In about four weeks the time has come again to travel to Essen, Germany and hopefully play a lot of cool new games. Here’s a list of thirty-three games that are on my radar, divided up into seven bite-sized pieces. Here, in part six, we talk about Samara, The Prodigals Club, Steam Time, Grand Austria Hotel and KUNE v LAKIA: A Chronicle Of A Royal Lapine Divorce Foretold.
Samara – Corné van Moorsel
I have played this one when it was still a prototype, but the design was pretty far along back then. I though it was pretty fun and I’m interested in what the end-result has become after the crowdfunding campaign. The most important mechanism and centre piece of this game is the worker time-track. To work on certain buildings you have to invest time and manpower. As the month go by, your worker become available again. You can make your workers stronger and more skilful, so you can start working on those buildings to get more points.
The Prodigals Club – Vladimír Suchý
This game is a Last Will sequel, sort of, but instead of losing all your money, you need to lose all your Victorian society upper-class credits. You are very well-regarded at the moment, but you are sick of it and you want to live a simpler life. So, you want to lose the election, need to get rid of all your possessions, or do everything you can to offend the most influential people in high society.
The idea of Last Will always interested me and this one builds on the same idea. I am, however, not sure if I ‘need’ to play this one or just try Last Will. One of the differences is that you can combine certain modules in the game and, if you want to, you can also use Last Will as one of the modules. Depending on which modules you use and whether you use only two of them or three, the game will play differently. Who doesn’t want to offend some rich old men? Let’s see what it’s all about.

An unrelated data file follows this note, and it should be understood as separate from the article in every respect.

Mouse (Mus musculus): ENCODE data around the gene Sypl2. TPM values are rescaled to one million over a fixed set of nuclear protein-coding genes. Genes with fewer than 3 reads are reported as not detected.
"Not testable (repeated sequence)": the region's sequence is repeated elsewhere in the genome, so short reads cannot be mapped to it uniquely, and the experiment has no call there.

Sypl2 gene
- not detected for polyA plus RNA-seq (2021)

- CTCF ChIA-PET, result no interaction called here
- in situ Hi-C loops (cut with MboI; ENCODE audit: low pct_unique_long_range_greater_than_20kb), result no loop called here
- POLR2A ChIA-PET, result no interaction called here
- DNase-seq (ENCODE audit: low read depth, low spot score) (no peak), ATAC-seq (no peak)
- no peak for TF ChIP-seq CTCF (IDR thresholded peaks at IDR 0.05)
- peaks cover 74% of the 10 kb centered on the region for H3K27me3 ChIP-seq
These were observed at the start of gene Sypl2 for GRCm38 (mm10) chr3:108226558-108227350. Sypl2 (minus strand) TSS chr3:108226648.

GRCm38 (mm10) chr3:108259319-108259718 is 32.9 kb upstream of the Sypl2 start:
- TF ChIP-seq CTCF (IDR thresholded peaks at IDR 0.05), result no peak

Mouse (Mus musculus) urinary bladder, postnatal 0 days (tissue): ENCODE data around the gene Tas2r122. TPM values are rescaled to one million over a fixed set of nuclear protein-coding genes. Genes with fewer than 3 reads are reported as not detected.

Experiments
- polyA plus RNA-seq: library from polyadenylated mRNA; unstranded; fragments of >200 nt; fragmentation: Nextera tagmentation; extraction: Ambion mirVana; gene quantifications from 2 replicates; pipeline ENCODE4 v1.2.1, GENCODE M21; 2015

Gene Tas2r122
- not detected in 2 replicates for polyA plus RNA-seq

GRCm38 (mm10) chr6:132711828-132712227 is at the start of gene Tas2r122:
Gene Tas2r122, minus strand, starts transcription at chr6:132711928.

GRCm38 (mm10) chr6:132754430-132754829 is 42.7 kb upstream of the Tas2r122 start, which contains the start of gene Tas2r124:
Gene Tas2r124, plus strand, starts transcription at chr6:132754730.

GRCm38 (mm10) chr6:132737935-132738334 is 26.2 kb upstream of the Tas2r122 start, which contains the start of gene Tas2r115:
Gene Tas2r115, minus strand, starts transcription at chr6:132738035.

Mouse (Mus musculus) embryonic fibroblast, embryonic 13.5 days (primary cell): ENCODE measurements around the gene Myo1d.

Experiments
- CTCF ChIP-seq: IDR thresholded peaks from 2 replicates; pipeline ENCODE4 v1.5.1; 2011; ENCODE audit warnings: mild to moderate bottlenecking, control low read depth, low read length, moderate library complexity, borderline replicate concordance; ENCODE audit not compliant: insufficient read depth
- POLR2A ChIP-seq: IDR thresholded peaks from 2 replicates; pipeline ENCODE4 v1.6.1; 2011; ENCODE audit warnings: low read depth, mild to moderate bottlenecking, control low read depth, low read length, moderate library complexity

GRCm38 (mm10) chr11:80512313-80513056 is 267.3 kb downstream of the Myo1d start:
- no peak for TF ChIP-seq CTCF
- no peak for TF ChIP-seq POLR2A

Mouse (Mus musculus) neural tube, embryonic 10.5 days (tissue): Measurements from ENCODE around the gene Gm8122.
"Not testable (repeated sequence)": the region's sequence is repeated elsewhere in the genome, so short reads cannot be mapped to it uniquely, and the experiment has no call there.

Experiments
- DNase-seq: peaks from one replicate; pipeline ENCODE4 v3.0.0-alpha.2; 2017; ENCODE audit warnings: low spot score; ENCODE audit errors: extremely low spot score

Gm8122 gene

Steam Time – Rüdiger Dorn
Rüdiger Dorn, designer of the 2014 Kennerspiel des Jahres Winner Istanbul, and more, comes with a game about steam time travel. Yes, that’s a thing apparently.
You travel through time and visit several historic places to gain knowledge about these cultures and acquire the treasures of the time. Crystals are very important in this game for getting victory points. How you get them is a mystery and what you can use them for too, but it looks nice.
Grand Austria Hotel – Virginio Gigli, Simone Luciani
One half of the Tzolk’in duo pared-up with Virginio Gigli, designer of Egizia and Leonardo da Vinci, to design a game about managing a hotel in Vienna. You basically start of as a regular café and you need to work hard to eventually become a hotel, the Grand Austria Hotel, by attracting more guest and hire more staff to take care of these guests.
A player rolls all dice and with every number you can do a specific action, but the more dice of that number on the board, the better the action. Once a player has chosen a die and has executed the corresponding action, he removes the die from the board, so from now on that action is less good. This looks like a fun mechanism. You can also attract different types of guests with different benefits, which sounds nice too.
This game is one of the strong contenders of being my most anticipated game of Spiel ’15.
KUNE v LAKIA: A Chronicle Of A Royal Lapine Divorce Foretold – Babis Giannios
KUNE v LAKIA has a pretty weird theme and it might make some people feel a bit uncomfortable, but I think it’s original and I love to play the game to see if it’s any good. The game is about two bunny that are getting a divorce. Yes, you heard it right, there are two bunnies, Kune and Lakia, with marital problems.
Both players have a set of cards, with items or properties, and by influencing members of the royal Lapine court you can gain more cards to add to your deck. With these cards you can influence other members, hide properties or thwart the other player.
A bit of deckbuilding, a bit of intrigue. Sounds like an interesting two-player game.